English is a labyrinth language. It has buried within it many hidden or little noticed meanings that reveal deeper insights about all kinds of things that folks tend to take for granted. There is a dimension of invisibility in English that can only be brought to the surface by deeper investigation.
Take the word “mortgage,” for instance, which people commonly understand to mean a payment that one has to make to the bank each month to pay off the loan on one’s house. “Mortgage” results from two Latin terms being joined together, mort (death) and gage (grip). Think of how differently we would think about the banking system if society commonly used the English term “deathgrip” instead of the Latin language term “mortgage.” You’d end up with sentences such as, “Damn, I have to pay my death-grip this month and I don’t know how I’m going to come up with the money.”
“America” also results from two words being joined together: Ame (love) and rica (riches, wealth). In the Portuguese language for example, ame is the command form of love, or, in other words “love!” We find rica in such names as Costa Rica (rich coast) and Puerto Rico (rich port). Ame Rica in other words is, “love riches and wealth.” And what is the love of riches and wealth? Greed?
Greed was, of course, the motive that fueled voyages and discovery and conquest (domination) in the fifteenth, sixteenth, and later centuries, which eventually led to the founding of the United States and its quest to take over billions of acres of Indian lands and resources on Turtle Island (North America).
People will no doubt think of the story about the name “America” being derived from Amerigo Vespucci, the Italian cartographer who lived during the time of Columbus. Even if that story is true, it does not detract from the deeper point about the relationship between the concept “Ame rica” and greed.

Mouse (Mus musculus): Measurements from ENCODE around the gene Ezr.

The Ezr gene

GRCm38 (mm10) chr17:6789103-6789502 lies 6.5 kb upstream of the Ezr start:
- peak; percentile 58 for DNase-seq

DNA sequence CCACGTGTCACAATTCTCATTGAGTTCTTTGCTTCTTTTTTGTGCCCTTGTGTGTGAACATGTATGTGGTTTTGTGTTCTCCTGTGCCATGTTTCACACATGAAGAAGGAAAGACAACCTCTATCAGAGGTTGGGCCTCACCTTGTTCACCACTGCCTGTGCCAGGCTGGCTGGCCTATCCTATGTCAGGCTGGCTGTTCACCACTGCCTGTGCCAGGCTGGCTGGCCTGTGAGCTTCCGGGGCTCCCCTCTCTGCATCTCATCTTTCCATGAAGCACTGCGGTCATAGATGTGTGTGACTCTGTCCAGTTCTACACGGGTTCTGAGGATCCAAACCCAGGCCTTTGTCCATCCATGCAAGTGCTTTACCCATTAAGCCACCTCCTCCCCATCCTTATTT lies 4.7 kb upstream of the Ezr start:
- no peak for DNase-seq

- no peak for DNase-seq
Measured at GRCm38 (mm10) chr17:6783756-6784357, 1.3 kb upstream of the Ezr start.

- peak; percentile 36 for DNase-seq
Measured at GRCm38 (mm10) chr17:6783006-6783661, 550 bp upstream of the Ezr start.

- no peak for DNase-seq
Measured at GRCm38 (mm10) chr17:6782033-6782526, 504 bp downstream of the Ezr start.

What is “the American Dream”? It is the dream of riches and wealth. Think of the television program Lifestyles of the Rich and Famous. Its focus was on people who had managed to achieve the dream of riches, wealth, and fame. A more recent show that also fit the model was Who Wants to be a Millionaire? Thus, the term “Americans” refers to “those who love riches and wealth,” or, “those who dream of riches and wealth.”
The dream and love of riches and wealth is a cardinal American value and part of the fabric of the American way of life that has led to runaway consumerism and mountainous national and personal debt. There are numerous negative results from this: not only is greed insatiable, it is also ecologically unsustainable. Greed is willing to operate through carefully designed systems of domination and manipulation. Greed can also become pathological, as, is well-illustrated by Charles Ferguson’s 2010 movie, Inside Job about Wall St. and the financial meltdown of 2008.
The American society, with its love of riches and wealth, fed and fattened itself on an entire continent of lands, territories of Indigenous Nations and Peoples. A key to the American addiction to riches and wealth is a belief in its own mythology of American exceptionalism and unceasing consumerism. To help feed its addiction globally, as of 2005 the U.S. had some 737 military bases all around the world (only the official ones).
As a result of its ravenous consumptiveness, the US society has managed to destroy much of the amazing ecological legacy developed for thousands of years by our ancestors. And as the dream of riches and wealth has proliferated around the world, the intensive use of mining and other forms of exploitation to satisfy greed has poisoned the waters, the air, Mother Earth, and even our cells with all kinds of toxic chemicals. Such patterns remind me of what the great Shawnee leader Tecumseh used to say: that the colonizers love gold or gain more than each another, or even their own souls.
The word “crisis” refers to a crossroads, which is where we are now everywhere on Earth. The question is, will America and global society follow the path of riches and wealth to self-consuming destructiveness, or will we develop a path that leads to ecological abundance and health through patterns of healing, renewal, and long term sustainability?
Steven Newcomb (Shawnee/Lenape) is co-founder and co-director of the Indigenous Law Institute, author of Pagans in the Promised Land: Decoding the Doctrine of Christian Discovery (Fulcrum, 2008), and a columnist for Indian Country Today Media Network.